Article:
Cardiac device-related endocarditis complicated by spinal abscess

Yasser Rodriguez, Arnold J. Greenspon, Muhammad R. Sohail, Roger Carrillo

Research output: Contribution to journalArticle

9 Citations (Scopus)

Abstract

Background: Infective endocarditis is the most serious manifestation of cardiac device infection and metastatic seeding of distant sites has been reported. However, the association between device-related endocarditis and spinal abscess has not been fully described. Methods: We reviewed hospital records at three high-volume cardiovascular referral centers from January 2005 to October 2010. Device-related endocarditis was confirmed in all cases with positive blood cultures and transesophageal echocardiogram revealing lead and/or valvular vegetations. Six patients with spinal abscesses in association with device-related endocarditis were identified. Results: A total of 384 patients met the clinical criteria for device-related endocarditis. Among these, infection was complicated by spinal abscess formation in six (1.5%) cases. The mean age of patients was 69.3 ± 11.8 years (47-82 years). The predominant clinical manifestations in these six patients included a recent history of fever (six), malaise (four), and neurological or meningeal signs (five). Spinal abscesses were diagnosed by magnetic resonance imaging in two and computed tomography scans in four of the cases. The causative pathogens were methicillin-resistant Staphylococcus aureus (three), methicillin-sensitive S. aureus (one), coagulase-negative Staphylococci (two), and Enterococcus fecalis (one). All patients underwent complete device removal with no procedure-related complications. Two patients died in the hospital, two were discharged with permanent neurological deficits, and the remaining two recovered with no permanent neurologic sequelae. Conclusion: Device-related endocarditis must be considered in patients who present with a spinal abscess and bacteremia. Early recognition of this scenario is imperative in order to avoid permanent neurological sequelae and patient mortality. Early imaging, appropriate parenteral antimicrobial therapy, and expedited removal of all cardiac hardware are pivotal for optimal management.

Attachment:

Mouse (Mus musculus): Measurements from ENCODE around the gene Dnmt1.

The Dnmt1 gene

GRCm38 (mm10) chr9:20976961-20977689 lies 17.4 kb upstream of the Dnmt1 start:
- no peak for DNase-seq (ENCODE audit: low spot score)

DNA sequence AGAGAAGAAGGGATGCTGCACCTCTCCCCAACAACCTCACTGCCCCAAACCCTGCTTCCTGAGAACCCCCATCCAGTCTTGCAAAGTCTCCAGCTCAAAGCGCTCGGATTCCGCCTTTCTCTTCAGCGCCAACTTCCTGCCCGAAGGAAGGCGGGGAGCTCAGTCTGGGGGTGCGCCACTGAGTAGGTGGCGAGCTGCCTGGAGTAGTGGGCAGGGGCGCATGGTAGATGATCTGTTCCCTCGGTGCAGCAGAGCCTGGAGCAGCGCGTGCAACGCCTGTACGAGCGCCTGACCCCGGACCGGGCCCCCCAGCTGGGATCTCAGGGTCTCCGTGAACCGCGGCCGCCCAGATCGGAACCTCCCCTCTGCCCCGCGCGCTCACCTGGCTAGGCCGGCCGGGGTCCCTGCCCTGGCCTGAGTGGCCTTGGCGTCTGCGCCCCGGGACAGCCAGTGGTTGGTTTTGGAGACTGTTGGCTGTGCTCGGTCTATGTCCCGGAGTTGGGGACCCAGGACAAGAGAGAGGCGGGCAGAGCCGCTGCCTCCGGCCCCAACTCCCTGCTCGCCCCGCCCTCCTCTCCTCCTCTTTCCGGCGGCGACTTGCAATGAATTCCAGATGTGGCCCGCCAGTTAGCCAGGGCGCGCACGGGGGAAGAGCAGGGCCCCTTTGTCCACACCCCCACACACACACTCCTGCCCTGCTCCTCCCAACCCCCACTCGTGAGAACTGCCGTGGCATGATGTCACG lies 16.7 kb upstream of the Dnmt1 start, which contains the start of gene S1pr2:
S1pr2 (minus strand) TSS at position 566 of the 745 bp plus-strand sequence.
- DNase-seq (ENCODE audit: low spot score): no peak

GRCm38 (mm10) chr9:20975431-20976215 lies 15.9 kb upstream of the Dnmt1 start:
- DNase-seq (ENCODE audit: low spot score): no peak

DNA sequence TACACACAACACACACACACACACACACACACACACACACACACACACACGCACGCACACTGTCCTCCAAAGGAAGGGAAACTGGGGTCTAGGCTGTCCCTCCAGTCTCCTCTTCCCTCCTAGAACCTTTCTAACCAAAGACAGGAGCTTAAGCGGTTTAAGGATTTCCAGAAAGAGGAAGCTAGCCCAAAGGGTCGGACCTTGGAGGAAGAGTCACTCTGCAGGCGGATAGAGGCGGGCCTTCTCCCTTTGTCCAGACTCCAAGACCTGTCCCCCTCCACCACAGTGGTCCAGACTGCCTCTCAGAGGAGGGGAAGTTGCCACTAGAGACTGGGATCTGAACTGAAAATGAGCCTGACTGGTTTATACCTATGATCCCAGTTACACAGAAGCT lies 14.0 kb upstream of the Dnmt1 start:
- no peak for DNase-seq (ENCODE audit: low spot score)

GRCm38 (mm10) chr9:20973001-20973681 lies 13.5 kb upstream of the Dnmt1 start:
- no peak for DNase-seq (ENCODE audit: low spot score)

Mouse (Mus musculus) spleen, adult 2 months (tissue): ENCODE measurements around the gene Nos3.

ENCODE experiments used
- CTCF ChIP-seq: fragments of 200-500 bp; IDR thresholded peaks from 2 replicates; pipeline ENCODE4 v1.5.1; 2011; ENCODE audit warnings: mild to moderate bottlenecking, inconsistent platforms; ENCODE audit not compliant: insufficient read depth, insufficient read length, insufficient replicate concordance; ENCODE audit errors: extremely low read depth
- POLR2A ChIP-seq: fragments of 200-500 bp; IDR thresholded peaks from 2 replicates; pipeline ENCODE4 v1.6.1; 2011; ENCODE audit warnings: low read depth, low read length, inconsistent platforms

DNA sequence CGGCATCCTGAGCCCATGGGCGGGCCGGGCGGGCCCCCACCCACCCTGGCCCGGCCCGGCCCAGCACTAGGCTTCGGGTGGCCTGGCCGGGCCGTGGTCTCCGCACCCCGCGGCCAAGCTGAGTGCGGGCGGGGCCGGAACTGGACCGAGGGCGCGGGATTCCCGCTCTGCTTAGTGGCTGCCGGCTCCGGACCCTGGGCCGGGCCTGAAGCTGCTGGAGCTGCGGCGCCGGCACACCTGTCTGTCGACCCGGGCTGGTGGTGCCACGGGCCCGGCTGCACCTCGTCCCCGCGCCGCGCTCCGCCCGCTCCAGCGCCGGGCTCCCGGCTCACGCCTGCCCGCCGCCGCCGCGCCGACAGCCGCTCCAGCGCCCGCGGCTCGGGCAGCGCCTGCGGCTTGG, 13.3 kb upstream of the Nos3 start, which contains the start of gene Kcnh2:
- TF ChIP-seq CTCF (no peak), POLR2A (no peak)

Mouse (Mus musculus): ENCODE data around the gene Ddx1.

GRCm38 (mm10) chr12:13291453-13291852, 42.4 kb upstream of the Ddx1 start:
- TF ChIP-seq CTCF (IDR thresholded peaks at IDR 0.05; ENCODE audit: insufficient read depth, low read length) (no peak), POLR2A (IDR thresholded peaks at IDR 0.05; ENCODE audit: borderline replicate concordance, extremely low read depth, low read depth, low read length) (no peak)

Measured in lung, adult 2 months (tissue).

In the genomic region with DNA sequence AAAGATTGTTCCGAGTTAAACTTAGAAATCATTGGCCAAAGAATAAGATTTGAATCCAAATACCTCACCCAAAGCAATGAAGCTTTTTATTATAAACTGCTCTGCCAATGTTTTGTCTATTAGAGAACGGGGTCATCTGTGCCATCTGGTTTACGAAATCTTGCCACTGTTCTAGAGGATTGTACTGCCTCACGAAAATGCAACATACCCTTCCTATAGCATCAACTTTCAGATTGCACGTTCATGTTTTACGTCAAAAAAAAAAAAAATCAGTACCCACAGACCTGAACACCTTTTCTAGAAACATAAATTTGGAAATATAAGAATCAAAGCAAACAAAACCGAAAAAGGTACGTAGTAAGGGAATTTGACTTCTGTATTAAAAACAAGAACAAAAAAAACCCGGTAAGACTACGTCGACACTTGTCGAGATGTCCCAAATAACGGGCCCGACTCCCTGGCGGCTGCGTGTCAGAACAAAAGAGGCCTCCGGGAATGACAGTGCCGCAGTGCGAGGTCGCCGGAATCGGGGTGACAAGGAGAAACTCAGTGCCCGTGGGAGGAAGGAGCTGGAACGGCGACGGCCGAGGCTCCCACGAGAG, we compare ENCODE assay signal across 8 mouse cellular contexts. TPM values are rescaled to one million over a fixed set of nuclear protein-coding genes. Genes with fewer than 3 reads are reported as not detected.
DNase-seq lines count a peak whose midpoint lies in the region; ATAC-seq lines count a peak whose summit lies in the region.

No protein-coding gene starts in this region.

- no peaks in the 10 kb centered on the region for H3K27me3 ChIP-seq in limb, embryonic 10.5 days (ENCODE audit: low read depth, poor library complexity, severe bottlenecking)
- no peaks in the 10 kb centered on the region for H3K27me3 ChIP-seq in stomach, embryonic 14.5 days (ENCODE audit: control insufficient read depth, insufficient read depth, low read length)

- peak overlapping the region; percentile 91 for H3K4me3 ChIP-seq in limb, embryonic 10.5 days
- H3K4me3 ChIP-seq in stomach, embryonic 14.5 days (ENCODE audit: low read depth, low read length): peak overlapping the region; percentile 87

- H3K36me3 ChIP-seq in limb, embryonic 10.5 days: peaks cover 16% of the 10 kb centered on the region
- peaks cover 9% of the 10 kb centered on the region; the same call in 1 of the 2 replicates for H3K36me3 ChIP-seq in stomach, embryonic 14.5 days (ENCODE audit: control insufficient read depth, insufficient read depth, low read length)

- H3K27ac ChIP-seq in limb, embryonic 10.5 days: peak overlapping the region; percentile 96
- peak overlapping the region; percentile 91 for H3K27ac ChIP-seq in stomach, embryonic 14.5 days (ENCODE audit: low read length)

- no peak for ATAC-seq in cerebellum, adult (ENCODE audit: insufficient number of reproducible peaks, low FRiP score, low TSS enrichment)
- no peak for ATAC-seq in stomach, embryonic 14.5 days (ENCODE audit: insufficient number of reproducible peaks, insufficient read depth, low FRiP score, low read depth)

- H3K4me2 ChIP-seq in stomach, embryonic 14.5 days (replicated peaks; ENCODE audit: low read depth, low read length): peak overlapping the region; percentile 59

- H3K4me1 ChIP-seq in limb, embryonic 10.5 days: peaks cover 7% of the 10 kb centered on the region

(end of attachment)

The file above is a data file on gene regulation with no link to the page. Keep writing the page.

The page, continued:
Original languageEnglish
Pages (from-to)269-274
Number of pages6
JournalPACE - Pacing and Clinical Electrophysiology
Volume35
Issue number3
DOIs
StatePublished - Mar 1 2012

Fingerprint

Endocarditis
Abscess
Equipment and Supplies
Device Removal
Methicillin
Hospital Records
Enterococcus faecalis
Coagulase
Methicillin-Resistant Staphylococcus aureus
Bacteremia
Infection
Staphylococcus
Nervous System
Staphylococcus aureus
Fever
Referral and Consultation
Tomography
Magnetic Resonance Imaging
Mortality

Keywords

  • abscess
  • defibrillators
  • endocarditis
  • infection
  • pacemaker
  • spine

ASJC Scopus subject areas

  • Cardiology and Cardiovascular Medicine

Cite this

Cardiac device-related endocarditis complicated by spinal abscess. / Rodriguez, Yasser; Greenspon, Arnold J.; Sohail, Muhammad R.; Carrillo, Roger.

In: PACE - Pacing and Clinical Electrophysiology, Vol. 35, No. 3, 01.03.2012, p. 269-274.

Research output: Contribution to journalArticle

Rodriguez, Yasser ; Greenspon, Arnold J. ; Sohail, Muhammad R. ; Carrillo, Roger. / Cardiac device-related endocarditis complicated by spinal abscess. In: PACE - Pacing and Clinical Electrophysiology. 2012 ; Vol. 35, No. 3. pp. 269-274.
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abstract = "Background: Infective endocarditis is the most serious manifestation of cardiac device infection and metastatic seeding of distant sites has been reported. However, the association between device-related endocarditis and spinal abscess has not been fully described. Methods: We reviewed hospital records at three high-volume cardiovascular referral centers from January 2005 to October 2010. Device-related endocarditis was confirmed in all cases with positive blood cultures and transesophageal echocardiogram revealing lead and/or valvular vegetations. Six patients with spinal abscesses in association with device-related endocarditis were identified. Results: A total of 384 patients met the clinical criteria for device-related endocarditis. Among these, infection was complicated by spinal abscess formation in six (1.5{\%}) cases. The mean age of patients was 69.3 ± 11.8 years (47-82 years). The predominant clinical manifestations in these six patients included a recent history of fever (six), malaise (four), and neurological or meningeal signs (five). Spinal abscesses were diagnosed by magnetic resonance imaging in two and computed tomography scans in four of the cases. The causative pathogens were methicillin-resistant Staphylococcus aureus (three), methicillin-sensitive S. aureus (one), coagulase-negative Staphylococci (two), and Enterococcus fecalis (one). All patients underwent complete device removal with no procedure-related complications. Two patients died in the hospital, two were discharged with permanent neurological deficits, and the remaining two recovered with no permanent neurologic sequelae. Conclusion: Device-related endocarditis must be considered in patients who present with a spinal abscess and bacteremia. Early recognition of this scenario is imperative in order to avoid permanent neurological sequelae and patient mortality. Early imaging, appropriate parenteral antimicrobial therapy, and expedited removal of all cardiac hardware are pivotal for optimal management.",
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